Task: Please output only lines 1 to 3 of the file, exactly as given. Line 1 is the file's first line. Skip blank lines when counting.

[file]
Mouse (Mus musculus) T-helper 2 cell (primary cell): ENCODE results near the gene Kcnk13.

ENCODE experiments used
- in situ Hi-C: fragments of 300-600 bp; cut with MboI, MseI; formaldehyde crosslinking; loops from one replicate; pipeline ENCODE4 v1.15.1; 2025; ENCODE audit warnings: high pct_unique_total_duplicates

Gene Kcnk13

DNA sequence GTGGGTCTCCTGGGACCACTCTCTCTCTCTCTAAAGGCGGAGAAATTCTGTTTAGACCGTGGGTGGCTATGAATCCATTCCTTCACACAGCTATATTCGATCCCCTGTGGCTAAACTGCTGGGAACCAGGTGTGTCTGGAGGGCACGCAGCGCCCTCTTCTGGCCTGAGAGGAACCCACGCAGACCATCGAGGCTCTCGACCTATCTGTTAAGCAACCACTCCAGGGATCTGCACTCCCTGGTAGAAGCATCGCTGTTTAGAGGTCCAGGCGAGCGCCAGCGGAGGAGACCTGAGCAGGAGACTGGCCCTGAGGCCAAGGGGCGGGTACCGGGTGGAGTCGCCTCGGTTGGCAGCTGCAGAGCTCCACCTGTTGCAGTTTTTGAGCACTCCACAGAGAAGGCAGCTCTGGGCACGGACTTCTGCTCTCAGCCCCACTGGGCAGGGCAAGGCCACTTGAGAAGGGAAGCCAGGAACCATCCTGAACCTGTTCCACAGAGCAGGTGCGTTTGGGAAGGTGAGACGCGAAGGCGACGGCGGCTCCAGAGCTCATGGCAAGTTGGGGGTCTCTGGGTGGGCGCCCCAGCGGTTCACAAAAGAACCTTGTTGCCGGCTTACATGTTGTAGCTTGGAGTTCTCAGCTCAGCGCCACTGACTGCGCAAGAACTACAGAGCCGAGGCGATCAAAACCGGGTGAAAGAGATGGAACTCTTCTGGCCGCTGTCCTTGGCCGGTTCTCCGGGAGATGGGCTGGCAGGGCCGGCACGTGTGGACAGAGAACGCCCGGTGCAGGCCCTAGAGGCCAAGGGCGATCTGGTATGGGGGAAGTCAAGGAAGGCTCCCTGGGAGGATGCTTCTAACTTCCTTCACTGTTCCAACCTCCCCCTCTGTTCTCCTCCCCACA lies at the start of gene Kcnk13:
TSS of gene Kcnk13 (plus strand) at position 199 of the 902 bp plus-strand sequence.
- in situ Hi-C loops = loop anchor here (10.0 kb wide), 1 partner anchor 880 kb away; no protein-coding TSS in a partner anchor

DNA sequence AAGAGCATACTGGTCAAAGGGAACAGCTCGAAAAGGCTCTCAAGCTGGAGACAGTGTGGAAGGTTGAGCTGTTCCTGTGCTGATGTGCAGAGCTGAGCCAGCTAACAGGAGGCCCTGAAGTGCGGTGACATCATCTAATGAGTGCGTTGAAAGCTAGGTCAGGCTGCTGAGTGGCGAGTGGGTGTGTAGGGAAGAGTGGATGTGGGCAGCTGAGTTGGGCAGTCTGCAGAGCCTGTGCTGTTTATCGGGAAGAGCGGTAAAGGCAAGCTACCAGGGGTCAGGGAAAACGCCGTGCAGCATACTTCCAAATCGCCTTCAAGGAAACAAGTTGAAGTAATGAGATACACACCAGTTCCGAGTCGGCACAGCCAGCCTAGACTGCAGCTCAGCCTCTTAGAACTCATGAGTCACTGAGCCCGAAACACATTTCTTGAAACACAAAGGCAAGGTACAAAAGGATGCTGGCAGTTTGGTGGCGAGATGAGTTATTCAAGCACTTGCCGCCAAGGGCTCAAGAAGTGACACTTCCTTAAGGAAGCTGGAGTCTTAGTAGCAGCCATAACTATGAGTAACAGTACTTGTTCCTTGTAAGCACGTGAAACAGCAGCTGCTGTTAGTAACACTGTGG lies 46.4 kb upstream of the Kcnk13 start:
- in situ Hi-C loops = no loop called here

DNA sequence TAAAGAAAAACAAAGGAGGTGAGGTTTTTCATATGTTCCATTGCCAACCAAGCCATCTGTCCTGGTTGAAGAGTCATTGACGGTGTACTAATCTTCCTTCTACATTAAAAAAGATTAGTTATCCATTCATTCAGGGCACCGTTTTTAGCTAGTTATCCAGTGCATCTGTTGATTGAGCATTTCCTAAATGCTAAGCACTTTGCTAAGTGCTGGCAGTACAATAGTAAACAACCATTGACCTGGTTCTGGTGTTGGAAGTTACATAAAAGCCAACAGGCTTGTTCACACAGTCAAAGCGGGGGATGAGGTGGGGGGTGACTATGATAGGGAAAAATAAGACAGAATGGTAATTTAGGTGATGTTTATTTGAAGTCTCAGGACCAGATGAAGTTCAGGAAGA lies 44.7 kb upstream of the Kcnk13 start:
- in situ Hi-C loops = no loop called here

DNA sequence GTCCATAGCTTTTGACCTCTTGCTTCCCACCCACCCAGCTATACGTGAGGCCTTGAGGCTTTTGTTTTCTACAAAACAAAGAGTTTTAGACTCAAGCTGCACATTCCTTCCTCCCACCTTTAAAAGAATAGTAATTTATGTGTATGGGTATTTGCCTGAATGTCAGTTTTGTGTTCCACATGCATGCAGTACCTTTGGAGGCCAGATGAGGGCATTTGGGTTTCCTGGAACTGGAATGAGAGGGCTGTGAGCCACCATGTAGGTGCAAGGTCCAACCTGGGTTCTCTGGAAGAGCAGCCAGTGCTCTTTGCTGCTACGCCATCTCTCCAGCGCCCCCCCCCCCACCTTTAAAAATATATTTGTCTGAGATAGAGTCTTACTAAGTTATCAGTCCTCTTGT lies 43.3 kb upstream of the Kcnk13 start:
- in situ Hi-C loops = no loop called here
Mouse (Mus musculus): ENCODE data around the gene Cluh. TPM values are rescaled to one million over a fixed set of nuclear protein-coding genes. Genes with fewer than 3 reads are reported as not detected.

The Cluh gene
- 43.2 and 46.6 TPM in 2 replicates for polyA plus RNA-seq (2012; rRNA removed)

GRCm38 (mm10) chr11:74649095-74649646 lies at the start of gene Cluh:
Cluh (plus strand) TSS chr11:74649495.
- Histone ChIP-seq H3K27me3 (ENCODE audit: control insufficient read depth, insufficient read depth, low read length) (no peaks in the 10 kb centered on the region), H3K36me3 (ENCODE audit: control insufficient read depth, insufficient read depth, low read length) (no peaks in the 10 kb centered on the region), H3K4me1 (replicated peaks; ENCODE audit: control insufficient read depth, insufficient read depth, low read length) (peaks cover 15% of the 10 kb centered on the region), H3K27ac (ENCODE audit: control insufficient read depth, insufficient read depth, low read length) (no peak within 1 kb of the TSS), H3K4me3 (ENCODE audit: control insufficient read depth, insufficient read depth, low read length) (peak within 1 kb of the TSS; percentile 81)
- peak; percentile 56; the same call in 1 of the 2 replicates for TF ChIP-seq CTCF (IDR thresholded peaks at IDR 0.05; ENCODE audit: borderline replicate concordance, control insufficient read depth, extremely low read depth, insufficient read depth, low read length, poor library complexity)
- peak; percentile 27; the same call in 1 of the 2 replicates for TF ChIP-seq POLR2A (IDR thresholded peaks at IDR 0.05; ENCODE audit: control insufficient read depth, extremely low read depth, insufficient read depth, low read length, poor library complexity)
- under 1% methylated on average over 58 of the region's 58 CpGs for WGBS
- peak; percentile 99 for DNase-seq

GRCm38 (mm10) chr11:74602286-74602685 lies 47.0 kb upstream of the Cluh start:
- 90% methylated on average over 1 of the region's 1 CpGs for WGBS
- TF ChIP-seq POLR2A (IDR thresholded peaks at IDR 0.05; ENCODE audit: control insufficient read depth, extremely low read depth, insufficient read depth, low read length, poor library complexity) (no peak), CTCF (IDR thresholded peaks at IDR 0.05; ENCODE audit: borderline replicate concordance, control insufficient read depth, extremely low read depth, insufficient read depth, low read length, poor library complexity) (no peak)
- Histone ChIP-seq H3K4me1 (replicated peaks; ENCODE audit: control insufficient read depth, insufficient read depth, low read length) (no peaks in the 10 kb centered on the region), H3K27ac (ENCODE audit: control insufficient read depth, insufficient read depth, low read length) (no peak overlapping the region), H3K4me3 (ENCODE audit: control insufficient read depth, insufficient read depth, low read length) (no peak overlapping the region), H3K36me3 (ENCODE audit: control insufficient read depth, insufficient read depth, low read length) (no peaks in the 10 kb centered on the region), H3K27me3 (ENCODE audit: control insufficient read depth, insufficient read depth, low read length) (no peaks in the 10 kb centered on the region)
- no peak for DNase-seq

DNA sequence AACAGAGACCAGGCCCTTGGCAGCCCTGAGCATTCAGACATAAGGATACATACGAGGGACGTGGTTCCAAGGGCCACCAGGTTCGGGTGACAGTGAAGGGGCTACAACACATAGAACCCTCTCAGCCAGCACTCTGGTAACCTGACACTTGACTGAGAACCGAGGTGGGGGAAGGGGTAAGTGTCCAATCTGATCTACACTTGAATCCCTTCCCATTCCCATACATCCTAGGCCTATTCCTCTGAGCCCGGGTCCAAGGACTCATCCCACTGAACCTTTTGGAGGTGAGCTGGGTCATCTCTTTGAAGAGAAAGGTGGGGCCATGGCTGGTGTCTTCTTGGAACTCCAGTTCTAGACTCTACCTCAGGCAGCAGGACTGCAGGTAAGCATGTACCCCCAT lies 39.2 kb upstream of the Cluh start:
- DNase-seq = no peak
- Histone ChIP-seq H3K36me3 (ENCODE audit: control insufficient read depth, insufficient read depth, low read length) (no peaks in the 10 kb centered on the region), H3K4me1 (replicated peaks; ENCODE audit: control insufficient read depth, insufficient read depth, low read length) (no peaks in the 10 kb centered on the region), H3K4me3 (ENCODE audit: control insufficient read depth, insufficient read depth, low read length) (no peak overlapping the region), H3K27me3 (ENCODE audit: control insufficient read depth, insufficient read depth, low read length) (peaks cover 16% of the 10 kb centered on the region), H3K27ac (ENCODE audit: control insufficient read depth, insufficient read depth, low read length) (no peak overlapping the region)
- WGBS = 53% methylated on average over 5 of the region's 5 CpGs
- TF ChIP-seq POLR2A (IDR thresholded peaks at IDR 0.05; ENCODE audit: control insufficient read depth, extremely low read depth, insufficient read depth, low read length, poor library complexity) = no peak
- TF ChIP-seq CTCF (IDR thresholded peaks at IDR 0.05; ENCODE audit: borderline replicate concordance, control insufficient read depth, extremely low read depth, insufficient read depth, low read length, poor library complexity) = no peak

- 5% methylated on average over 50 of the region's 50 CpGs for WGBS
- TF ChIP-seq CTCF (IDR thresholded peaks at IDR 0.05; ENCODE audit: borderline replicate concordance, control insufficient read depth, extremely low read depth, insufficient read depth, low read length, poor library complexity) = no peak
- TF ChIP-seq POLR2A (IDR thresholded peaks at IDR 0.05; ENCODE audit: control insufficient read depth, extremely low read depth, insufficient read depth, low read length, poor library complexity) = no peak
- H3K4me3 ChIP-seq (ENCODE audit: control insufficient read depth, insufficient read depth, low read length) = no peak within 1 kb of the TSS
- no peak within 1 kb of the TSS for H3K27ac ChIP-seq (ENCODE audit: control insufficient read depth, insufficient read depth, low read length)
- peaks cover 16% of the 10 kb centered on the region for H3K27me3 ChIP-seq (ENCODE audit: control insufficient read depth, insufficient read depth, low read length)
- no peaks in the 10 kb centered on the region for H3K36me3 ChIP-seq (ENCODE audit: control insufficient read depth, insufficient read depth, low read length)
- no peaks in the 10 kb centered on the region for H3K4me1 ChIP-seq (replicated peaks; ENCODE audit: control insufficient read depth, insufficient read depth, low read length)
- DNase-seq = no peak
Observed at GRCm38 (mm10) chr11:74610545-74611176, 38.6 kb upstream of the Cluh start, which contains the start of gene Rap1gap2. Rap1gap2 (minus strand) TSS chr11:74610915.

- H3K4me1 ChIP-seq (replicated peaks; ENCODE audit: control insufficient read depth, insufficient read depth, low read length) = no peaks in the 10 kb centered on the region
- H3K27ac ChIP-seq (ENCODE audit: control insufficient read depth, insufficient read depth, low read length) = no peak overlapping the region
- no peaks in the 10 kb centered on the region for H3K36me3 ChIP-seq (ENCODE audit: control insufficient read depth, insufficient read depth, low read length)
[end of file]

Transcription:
Mouse (Mus musculus) T-helper 2 cell (primary cell): ENCODE results near the gene Kcnk13.

ENCODE experiments used
- in situ Hi-C: fragments of 300-600 bp; cut with MboI, MseI; formaldehyde crosslinking; loops from one replicate; pipeline ENCODE4 v1.15.1; 2025; ENCODE audit warnings: high pct_unique_total_duplicates